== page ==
Week #45 at the Digital Service: Notes for 6–10 March 2023

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A little pile of sticker sheets with 3 colourful stickers: 1 says “breaking barriers” and shows a barrier being broken, another sticker says “stereotypes can’t stop me” and shows a hand-drawn person with longer hair passing a ‘no entry’ sign, and a third sticker saying “this is what a feminist’s laptop looks like” in all capital letters.

Wednesday was International Women’s Day. In Berlin, it has been a public holiday since 2019. The day before, DigitalService hosted a Women Who Code meetup on our office’s mezzanine floor. My colleague Frede, a software engineer, spoke at the event about her work and approach at Digital Service. Daphne designed a sticker sheet for the evening and the upcoming Girls’ Day in April.

In the process of the design of the sheet, we wrote different versions of the sentence. In German, it now says: “Diverse teams for digital public services that truly work for everyone in the country.” It’s phrased as an aspiration and belief rather than an achievement or as-is state. Because we still have quite some work to do.

The starting point of a greater diversity and inclusion effort is generating data about the current state of diversity in our organisation. A few weeks ago, my former GDS colleagues Clara Greo, Harry Vos, Adam Robertson and Martin Lugton wrote a blog post on how to run an employee demographics survey. Their text contains a lot of compressed knowledge and practical advice. It includes these points:

Understand why you are doing this work. Write down your aims, interrogate them and be transparent about them

Collecting data is meaningless if it doesn’t lead to action and change. Find out why and fix it”

Currently, we don’t have the capacity to start this work and act on results effectively, I reckon. But with the arrival of new colleagues in the People team in a few months, I am expecting that to change.

Discussing how we do things

In the last 2 weeks, I spent more time in sprint review sessions. At DigitalService, we have weekly project updates on Wednesday mornings, in which 1 or 2 teams give a quick update on their work and progress. Given our number of teams, it takes several weeks to see anything from that team again. Everyone in a project team and their shareholders attend sprint reviews, but someone from another team rarely does due to a lack of awareness, priority or time.

In my Nokia days, we used to have them sprint reviews with plenty of demo time in an open kitchen space. People in that area might observe what a team recently did while brewing their tea. Follow-up conversations with team members followed occasionally. With many teams running their sprint review remotely or hybrid, the discoverability in a similar fashion is limited. Repopulating the organisational event calendar and encouraging people to join other teams’ sprint reviews might be a start. In the meantime, I have some sprint reviews to attend in the coming weeks.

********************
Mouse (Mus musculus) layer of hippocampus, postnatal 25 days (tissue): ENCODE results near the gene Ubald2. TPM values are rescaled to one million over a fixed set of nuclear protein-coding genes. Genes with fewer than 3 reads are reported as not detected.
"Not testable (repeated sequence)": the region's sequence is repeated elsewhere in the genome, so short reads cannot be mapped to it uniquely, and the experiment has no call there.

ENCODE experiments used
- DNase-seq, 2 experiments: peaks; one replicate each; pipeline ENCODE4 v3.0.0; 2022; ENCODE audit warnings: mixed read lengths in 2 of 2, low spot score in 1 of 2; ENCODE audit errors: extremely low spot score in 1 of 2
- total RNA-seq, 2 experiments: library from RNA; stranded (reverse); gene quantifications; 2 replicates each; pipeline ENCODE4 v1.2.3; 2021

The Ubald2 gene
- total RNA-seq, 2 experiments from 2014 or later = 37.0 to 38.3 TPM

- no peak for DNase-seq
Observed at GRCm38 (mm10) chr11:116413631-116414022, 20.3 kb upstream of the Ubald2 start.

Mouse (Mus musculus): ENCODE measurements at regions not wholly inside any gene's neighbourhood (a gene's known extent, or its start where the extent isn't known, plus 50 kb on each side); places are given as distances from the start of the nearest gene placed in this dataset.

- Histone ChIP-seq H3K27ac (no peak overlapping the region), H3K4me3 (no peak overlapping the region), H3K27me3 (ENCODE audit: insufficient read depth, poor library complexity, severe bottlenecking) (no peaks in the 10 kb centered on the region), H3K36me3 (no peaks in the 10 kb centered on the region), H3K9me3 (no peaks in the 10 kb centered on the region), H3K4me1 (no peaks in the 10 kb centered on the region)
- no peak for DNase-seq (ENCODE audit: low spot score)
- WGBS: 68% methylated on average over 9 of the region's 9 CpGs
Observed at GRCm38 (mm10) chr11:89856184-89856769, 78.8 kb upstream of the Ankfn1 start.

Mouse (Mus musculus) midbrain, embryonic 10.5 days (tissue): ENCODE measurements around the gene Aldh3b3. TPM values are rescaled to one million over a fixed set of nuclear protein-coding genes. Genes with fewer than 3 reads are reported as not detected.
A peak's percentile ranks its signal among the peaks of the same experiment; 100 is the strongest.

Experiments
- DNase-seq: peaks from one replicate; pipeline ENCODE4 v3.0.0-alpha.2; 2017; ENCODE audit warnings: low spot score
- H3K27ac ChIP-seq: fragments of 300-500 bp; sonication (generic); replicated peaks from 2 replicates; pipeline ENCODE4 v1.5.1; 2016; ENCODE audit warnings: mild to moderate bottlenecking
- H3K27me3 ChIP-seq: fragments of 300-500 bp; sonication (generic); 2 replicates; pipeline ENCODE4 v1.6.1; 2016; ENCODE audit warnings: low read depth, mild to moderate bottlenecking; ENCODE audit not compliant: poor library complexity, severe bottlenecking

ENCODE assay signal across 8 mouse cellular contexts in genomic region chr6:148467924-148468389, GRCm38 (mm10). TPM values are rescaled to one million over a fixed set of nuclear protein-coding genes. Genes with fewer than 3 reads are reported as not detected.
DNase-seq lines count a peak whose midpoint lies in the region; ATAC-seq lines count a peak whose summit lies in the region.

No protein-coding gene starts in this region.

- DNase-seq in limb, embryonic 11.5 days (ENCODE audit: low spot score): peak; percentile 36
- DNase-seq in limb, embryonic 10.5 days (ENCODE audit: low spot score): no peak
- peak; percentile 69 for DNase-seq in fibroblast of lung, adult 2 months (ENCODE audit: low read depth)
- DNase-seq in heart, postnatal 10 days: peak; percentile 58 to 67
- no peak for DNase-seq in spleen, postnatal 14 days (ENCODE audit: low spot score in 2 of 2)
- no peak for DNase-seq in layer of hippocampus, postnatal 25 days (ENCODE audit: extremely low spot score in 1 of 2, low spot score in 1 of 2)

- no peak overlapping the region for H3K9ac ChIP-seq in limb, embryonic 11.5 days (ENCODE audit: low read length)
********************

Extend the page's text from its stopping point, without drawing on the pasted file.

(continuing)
In our ‘Design Weely’ session on Tuesday, the attending designers looked closer at the design skill level matrix we presented last week. In 4 small groups, they read and checked the 4 different skill areas, their skills and level description. Within 20 minutes, the virtual whiteboard received various questions, comments and suggestions. Some things need more explanation from the design leadership team, and others need rewording and refining. A few designers started using the draft of the design skill level matrix for self-reflection and for conversations with their line managers. Currently, it’s at version 0.92, and I like us to turn it into a versatile tool for designers at Digital Service and equally designers interested in joining our organisation.

In the first few interviews with applicants for the newly opened roles, I received curious questions about our relationship with the rest of government, the working set-up of designers and the perception of design. I was impressed by the number of applications we received and shortly after realised why: quite a few people had their contracts terminated. Within a year, the dynamic in the tech industry changed significantly.

On Thursday, Ann Cathrin Riedel, NExT network’s new managing director, and I had a vivid exchange about the openness of communication, the role of communities of practice, and international connections. She is in listening mode for the next few weeks, and I’m glad she’s regularly around in our office. With quite some delay, I want us to start with the user-centred design community events on a national level shortly.

What’s next

In the coming week, I’ll be participating in workshops on our company values and further development of our blog. In addition, I will continue interviewing candidates, while there’s also some people management work that will keep me busy.